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dirtrider

Throttle Body "MORE" cracked cable cams/pulleys

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dirtrider

Well, we have some more!\

 

I have been kind of catching up on some bikes that I service from time to time for a couple of relatives, riders in my group,  friends, etc. 

 

Out of (4) 1200RT's that I have worked on so far this spring (3) had cracked TB plastic cams, one bike was only cracked on the L/H side  with a small (but all the way across) crack (above idle balance was still good),   the other was  severely cracked on both sides (this bike also showed an off-set in above-idle (part throttle) cross side balance since it was last done. The 3rd bike is MINE, both sides show cracked this spring (it was OK last spring).  I didn't do a pre-inspection balance check on my own bike as I will do that prior to cam/throttle shaft replacement.   

 

One bike was an 07, one was an 08, & 2 were 09's The 07 was the non-failure bike.

 

I started checking plastic throttle body cable cams for cracks on all 1200RT's that I work on for a TB balance or other (Tupperware removal reasons).   

 

-- 1200RT owners should probably start checking your TB cams at least once a year, OR, if you see a change in above idle cross side balance. (or ask your dealer to do it if they service your bike)

 

 If careful you can slide the plastic  covers up the throttle cables then use a small dental mirror (or small mechanics mirror) & a strong light to inspect the TB cable cam centers (at least see enough to make an assessment as to removing the TB's for a closer inspection).  The cable cams are on the back side  (engine side) of the throttle bodies).

 

Maybe we should start a dedicated (permanent)  thread  with an ongoing list  just for 'cracked TB cams' so we can add bikes by model year & miles to that list as we find them.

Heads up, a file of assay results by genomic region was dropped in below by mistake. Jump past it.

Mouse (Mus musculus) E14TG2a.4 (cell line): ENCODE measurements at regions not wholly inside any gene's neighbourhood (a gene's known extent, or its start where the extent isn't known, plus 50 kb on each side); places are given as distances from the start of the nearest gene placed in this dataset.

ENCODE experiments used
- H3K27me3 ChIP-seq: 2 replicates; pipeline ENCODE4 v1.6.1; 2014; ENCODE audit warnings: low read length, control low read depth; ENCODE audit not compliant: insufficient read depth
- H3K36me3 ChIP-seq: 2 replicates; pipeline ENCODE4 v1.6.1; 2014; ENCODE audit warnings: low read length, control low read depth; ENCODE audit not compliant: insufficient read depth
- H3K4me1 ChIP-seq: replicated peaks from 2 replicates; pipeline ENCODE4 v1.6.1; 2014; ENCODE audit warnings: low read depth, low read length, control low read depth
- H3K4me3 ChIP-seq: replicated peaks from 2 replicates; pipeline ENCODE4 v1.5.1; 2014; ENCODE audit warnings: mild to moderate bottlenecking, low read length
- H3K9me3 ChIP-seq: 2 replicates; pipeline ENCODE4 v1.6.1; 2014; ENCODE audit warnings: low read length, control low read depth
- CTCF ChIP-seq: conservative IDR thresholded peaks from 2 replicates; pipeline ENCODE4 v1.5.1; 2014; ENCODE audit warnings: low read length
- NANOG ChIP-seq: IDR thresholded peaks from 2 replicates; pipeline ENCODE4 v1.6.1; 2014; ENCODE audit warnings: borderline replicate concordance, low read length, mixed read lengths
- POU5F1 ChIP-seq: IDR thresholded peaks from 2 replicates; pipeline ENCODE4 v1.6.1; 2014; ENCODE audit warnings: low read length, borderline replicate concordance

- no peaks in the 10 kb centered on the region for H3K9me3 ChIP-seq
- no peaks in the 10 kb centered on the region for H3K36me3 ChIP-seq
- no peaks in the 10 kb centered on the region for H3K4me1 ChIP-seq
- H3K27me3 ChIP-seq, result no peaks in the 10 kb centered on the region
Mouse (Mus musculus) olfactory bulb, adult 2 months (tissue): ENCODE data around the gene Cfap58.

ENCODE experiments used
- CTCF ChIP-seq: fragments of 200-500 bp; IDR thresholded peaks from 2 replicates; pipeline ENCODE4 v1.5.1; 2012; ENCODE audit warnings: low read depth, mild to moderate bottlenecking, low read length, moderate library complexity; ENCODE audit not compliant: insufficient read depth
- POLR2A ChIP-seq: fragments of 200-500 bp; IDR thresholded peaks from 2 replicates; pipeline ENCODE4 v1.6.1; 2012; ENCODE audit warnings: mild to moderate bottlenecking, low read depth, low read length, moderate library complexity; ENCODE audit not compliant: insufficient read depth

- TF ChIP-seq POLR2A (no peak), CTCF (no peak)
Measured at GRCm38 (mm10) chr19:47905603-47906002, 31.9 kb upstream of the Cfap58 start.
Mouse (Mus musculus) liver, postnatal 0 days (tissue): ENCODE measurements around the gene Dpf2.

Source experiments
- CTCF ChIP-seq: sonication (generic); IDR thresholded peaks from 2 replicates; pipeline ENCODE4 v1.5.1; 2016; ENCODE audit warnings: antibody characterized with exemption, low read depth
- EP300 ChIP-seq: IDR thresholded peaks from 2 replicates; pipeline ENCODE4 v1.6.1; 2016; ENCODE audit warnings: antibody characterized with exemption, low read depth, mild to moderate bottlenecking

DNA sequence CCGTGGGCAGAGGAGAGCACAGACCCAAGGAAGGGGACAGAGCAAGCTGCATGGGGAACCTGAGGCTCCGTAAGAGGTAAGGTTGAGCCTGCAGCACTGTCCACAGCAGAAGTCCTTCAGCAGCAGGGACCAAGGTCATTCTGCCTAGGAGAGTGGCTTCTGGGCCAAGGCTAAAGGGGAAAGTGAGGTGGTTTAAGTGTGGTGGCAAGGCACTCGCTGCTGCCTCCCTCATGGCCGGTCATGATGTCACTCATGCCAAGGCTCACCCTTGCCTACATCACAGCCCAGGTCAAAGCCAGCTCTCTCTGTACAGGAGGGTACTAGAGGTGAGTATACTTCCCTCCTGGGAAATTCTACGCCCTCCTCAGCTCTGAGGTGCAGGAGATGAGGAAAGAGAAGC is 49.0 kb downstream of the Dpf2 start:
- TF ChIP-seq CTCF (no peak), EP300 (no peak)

It might be productive to have an ongoing failure list to link to when we file a NHTSA report.

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LBump

I'll have to be checking mine... Thanks for the observation. :thumbsup:

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Ponch
9 hours ago, dirtrider said:

Well, we have some more!\

 

I have been kind of catching up on some bikes that I service from time to time for a couple of relatives, riders in my group,  friends, etc. 

 

Out of (4) 1200RT's that I have worked on so far this spring (3) had cracked TB plastic cams, one bike was only cracked on the L/H side  with a small (but all the way across) crack (above idle balance was still good),   the other was  severely cracked on both sides (this bike also showed an off-set in above-idle (part throttle) cross side balance since it was last done. The 3rd bike is MINE, both sides show cracked this spring (it was OK last spring).  I didn't do a pre-inspection balance check on my own bike as I will do that prior to cam/throttle shaft replacement.   

 

One bike was an 07, one was an 08, & 2 were 09's The 07 was the non-failure bike.